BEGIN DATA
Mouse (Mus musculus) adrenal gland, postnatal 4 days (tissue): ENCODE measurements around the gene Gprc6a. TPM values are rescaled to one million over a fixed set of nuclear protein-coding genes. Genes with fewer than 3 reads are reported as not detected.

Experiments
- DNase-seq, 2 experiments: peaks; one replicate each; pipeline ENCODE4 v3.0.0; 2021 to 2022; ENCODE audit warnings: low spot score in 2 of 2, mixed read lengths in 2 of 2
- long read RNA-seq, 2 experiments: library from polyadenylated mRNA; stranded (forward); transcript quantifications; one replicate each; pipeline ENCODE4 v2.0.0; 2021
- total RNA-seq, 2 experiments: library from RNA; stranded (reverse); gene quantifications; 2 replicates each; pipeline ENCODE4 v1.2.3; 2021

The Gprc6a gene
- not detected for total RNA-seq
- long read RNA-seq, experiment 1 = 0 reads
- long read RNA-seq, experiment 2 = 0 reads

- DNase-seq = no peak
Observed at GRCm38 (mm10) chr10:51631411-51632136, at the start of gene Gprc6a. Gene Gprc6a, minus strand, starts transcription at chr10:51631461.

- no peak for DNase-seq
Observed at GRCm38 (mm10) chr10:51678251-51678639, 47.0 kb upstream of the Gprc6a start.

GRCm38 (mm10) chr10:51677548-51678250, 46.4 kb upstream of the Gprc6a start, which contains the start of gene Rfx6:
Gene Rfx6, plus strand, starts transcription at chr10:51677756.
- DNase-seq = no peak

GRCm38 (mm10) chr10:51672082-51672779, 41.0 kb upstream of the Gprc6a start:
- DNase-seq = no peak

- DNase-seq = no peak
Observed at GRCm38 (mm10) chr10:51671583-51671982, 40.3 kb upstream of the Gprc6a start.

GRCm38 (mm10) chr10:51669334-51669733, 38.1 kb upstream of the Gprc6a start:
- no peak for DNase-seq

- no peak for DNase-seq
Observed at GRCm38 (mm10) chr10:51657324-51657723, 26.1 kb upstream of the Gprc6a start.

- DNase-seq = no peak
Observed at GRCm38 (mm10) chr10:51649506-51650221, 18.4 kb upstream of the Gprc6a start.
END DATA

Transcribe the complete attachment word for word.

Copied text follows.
Mouse (Mus musculus) adrenal gland, postnatal 4 days (tissue): ENCODE measurements around the gene Gprc6a. TPM values are rescaled to one million over a fixed set of nuclear protein-coding genes. Genes with fewer than 3 reads are reported as not detected.

Experiments
- DNase-seq, 2 experiments: peaks; one replicate each; pipeline ENCODE4 v3.0.0; 2021 to 2022; ENCODE audit warnings: low spot score in 2 of 2, mixed read lengths in 2 of 2
- long read RNA-seq, 2 experiments: library from polyadenylated mRNA; stranded (forward); transcript quantifications; one replicate each; pipeline ENCODE4 v2.0.0; 2021
- total RNA-seq, 2 experiments: library from RNA; stranded (reverse); gene quantifications; 2 replicates each; pipeline ENCODE4 v1.2.3; 2021

The Gprc6a gene
- not detected for total RNA-seq
- long read RNA-seq, experiment 1 = 0 reads
- long read RNA-seq, experiment 2 = 0 reads

- DNase-seq = no peak
Observed at GRCm38 (mm10) chr10:51631411-51632136, at the start of gene Gprc6a. Gene Gprc6a, minus strand, starts transcription at chr10:51631461.

- no peak for DNase-seq
Observed at GRCm38 (mm10) chr10:51678251-51678639, 47.0 kb upstream of the Gprc6a start.

GRCm38 (mm10) chr10:51677548-51678250, 46.4 kb upstream of the Gprc6a start, which contains the start of gene Rfx6:
Gene Rfx6, plus strand, starts transcription at chr10:51677756.
- DNase-seq = no peak

GRCm38 (mm10) chr10:51672082-51672779, 41.0 kb upstream of the Gprc6a start:
- DNase-seq = no peak

- DNase-seq = no peak
Observed at GRCm38 (mm10) chr10:51671583-51671982, 40.3 kb upstream of the Gprc6a start.

GRCm38 (mm10) chr10:51669334-51669733, 38.1 kb upstream of the Gprc6a start:
- no peak for DNase-seq

- no peak for DNase-seq
Observed at GRCm38 (mm10) chr10:51657324-51657723, 26.1 kb upstream of the Gprc6a start.

- DNase-seq = no peak
Observed at GRCm38 (mm10) chr10:51649506-51650221, 18.4 kb upstream of the Gprc6a start.